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- Tune in for live stream of Indigenous peoples confront false climate solutions
Tune in for live stream of Indigenous peoples confront false climate solutions
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Protecting tropical forests is important in the fight against global climate change, but Indigenous Peoples are lining up against what they consider a false solution to the climate crisis.
As part of California’s commitment to reduce global warming, the state is exploring using rainforests in Central America, South America and elsewhere as “carbon sinks.” The state is studying whether to permit tropical forests to be used as carbon offsets, and allow California companies to keep polluting by purchasing these offsets. However, Indigenous Peoples live in these forests, and these offsets — also known as REDD offsets — run a high risk of undermining their sovereignty, rights and way of life.
Carbon offsets are inherently problematic as a supposed climate solution, in that they delay action to reduce actual pollution, perpetuate pollution hotspots (for example in refinery towns such as Richmond, California) and are not properly regulated. REDD offsets are the riskiest type of carbon offset around; so far no governmental carbon trading system in the world allows them, largely because of concerns around Indigenous rights.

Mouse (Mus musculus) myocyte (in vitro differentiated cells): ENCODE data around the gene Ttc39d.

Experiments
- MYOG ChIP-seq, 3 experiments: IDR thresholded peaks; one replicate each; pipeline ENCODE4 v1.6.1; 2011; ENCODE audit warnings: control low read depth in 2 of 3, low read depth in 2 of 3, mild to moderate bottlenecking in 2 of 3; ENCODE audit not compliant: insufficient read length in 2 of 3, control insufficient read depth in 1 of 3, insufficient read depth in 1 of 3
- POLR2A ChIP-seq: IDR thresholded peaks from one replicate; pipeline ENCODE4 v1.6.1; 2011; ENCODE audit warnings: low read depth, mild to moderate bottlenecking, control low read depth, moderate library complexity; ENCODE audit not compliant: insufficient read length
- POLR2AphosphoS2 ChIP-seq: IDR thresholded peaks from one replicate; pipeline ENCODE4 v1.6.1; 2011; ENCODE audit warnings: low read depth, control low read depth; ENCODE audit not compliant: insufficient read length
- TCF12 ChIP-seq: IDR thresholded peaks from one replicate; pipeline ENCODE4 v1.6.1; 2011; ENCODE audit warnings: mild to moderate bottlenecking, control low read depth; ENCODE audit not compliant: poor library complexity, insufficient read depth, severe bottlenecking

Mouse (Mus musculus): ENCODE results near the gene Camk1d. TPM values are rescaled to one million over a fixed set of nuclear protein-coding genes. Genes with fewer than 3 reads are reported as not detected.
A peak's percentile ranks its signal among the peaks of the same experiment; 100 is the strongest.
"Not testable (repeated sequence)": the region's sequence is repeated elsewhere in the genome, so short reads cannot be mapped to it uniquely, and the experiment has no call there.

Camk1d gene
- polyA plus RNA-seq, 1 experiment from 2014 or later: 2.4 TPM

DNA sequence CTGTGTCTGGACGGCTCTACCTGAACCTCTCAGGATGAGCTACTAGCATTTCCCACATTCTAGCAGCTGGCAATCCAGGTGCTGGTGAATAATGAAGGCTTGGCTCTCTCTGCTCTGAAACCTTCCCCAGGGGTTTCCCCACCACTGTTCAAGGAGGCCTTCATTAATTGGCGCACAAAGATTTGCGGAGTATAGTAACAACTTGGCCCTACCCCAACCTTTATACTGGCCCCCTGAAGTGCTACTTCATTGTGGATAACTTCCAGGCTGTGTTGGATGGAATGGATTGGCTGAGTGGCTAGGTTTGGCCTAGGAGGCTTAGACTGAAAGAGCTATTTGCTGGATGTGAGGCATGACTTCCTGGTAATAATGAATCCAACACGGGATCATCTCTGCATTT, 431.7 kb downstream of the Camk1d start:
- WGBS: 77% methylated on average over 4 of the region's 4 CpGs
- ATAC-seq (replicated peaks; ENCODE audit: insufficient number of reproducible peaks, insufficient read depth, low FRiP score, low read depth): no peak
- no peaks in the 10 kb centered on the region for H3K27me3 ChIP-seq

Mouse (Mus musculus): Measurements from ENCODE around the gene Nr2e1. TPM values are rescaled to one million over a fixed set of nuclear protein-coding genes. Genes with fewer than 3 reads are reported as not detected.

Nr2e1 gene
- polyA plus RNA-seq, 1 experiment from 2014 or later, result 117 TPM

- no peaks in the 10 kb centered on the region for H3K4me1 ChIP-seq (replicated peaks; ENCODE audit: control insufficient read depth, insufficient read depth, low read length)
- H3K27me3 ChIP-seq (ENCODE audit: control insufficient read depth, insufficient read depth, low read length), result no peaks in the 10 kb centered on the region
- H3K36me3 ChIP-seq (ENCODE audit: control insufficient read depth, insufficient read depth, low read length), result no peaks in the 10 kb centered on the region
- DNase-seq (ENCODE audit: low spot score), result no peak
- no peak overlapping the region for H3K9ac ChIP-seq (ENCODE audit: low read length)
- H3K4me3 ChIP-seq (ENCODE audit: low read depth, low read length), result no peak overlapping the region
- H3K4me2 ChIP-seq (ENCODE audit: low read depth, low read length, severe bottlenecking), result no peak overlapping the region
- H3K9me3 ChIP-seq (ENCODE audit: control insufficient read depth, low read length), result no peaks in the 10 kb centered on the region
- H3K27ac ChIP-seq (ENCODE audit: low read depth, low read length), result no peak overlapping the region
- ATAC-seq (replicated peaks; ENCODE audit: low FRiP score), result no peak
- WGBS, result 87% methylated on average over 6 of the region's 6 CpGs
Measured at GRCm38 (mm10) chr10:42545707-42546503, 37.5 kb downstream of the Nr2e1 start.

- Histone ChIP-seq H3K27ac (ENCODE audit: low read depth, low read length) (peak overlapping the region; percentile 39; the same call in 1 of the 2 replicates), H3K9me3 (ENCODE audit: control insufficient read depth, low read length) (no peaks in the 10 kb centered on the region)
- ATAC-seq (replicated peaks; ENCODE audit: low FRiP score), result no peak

Tonight in the David Brower Center in Berkeley, Calif., Friends of the Earth and the Indigenous Environmental Network, along with several other organizations, present an evening of discussion about the struggles of Indigenous Peoples working against this false solution to climate change. The event, which will be live streamed below, will include a screening of the short film “A Darker Shade of Green,” and presentations from Indigenous leaders from the U.S., Mexico and Ecuador. Speakers include:
- José Carmelio Alberto Nunes of the Federation of the Hui Kuni people in Acre, Brazil,
- Rosario Aguilar of the health collective Tsunel Bej,
- Berenice Sanchez Lozada of the Global Alliance of Indigenous Peoples and Local Communities Against REDD and for Life,
- Gloria Ushigua of the Association of Zápara Women,
- Marlon Santi of Sarayaku and Ecuador’s indigenous movement and
- Tom Goldtooth of the Indigenous Environmental Network
Photo credit: Ian MacKenzie